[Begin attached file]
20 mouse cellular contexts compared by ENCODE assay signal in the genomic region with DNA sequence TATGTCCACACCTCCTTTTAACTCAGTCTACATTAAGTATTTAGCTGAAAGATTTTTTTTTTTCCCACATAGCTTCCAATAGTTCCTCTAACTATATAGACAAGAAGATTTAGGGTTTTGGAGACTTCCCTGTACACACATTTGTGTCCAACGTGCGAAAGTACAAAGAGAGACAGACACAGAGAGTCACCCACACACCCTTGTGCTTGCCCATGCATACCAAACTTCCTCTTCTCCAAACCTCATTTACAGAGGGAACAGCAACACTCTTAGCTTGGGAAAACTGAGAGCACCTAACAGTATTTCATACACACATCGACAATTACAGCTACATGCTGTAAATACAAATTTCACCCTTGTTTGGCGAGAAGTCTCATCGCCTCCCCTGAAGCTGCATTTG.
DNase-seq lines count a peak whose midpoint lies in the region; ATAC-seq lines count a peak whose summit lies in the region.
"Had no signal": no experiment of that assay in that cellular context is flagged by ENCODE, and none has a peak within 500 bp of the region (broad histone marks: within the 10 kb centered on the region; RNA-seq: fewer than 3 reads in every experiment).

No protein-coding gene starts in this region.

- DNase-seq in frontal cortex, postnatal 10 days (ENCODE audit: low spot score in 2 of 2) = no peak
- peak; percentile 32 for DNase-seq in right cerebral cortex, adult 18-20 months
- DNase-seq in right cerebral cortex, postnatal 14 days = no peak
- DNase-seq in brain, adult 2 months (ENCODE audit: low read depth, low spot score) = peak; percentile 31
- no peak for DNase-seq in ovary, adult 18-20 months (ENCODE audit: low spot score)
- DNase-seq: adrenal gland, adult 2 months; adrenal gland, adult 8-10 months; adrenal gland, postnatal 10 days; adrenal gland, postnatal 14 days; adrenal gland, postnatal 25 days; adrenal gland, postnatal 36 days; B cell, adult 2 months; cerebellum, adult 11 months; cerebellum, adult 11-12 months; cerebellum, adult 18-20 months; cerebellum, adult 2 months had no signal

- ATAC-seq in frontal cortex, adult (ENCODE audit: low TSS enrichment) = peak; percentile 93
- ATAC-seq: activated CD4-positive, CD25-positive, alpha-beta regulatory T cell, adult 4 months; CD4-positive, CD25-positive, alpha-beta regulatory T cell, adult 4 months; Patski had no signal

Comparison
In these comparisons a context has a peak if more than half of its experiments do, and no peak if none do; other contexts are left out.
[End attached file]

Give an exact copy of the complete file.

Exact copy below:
20 mouse cellular contexts compared by ENCODE assay signal in the genomic region with DNA sequence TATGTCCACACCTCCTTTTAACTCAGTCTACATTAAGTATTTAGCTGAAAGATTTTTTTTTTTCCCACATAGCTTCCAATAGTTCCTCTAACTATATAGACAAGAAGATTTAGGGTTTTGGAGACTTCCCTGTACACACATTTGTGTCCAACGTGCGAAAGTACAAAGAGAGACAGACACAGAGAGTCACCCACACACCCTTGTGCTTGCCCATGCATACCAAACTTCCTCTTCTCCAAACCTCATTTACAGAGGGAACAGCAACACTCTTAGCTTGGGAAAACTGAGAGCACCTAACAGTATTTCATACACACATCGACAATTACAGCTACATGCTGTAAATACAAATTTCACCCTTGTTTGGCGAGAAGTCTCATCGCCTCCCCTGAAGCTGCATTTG.
DNase-seq lines count a peak whose midpoint lies in the region; ATAC-seq lines count a peak whose summit lies in the region.
"Had no signal": no experiment of that assay in that cellular context is flagged by ENCODE, and none has a peak within 500 bp of the region (broad histone marks: within the 10 kb centered on the region; RNA-seq: fewer than 3 reads in every experiment).

No protein-coding gene starts in this region.

- DNase-seq in frontal cortex, postnatal 10 days (ENCODE audit: low spot score in 2 of 2) = no peak
- peak; percentile 32 for DNase-seq in right cerebral cortex, adult 18-20 months
- DNase-seq in right cerebral cortex, postnatal 14 days = no peak
- DNase-seq in brain, adult 2 months (ENCODE audit: low read depth, low spot score) = peak; percentile 31
- no peak for DNase-seq in ovary, adult 18-20 months (ENCODE audit: low spot score)
- DNase-seq: adrenal gland, adult 2 months; adrenal gland, adult 8-10 months; adrenal gland, postnatal 10 days; adrenal gland, postnatal 14 days; adrenal gland, postnatal 25 days; adrenal gland, postnatal 36 days; B cell, adult 2 months; cerebellum, adult 11 months; cerebellum, adult 11-12 months; cerebellum, adult 18-20 months; cerebellum, adult 2 months had no signal

- ATAC-seq in frontal cortex, adult (ENCODE audit: low TSS enrichment) = peak; percentile 93
- ATAC-seq: activated CD4-positive, CD25-positive, alpha-beta regulatory T cell, adult 4 months; CD4-positive, CD25-positive, alpha-beta regulatory T cell, adult 4 months; Patski had no signal

Comparison
In these comparisons a context has a peak if more than half of its experiments do, and no peak if none do; other contexts are left out.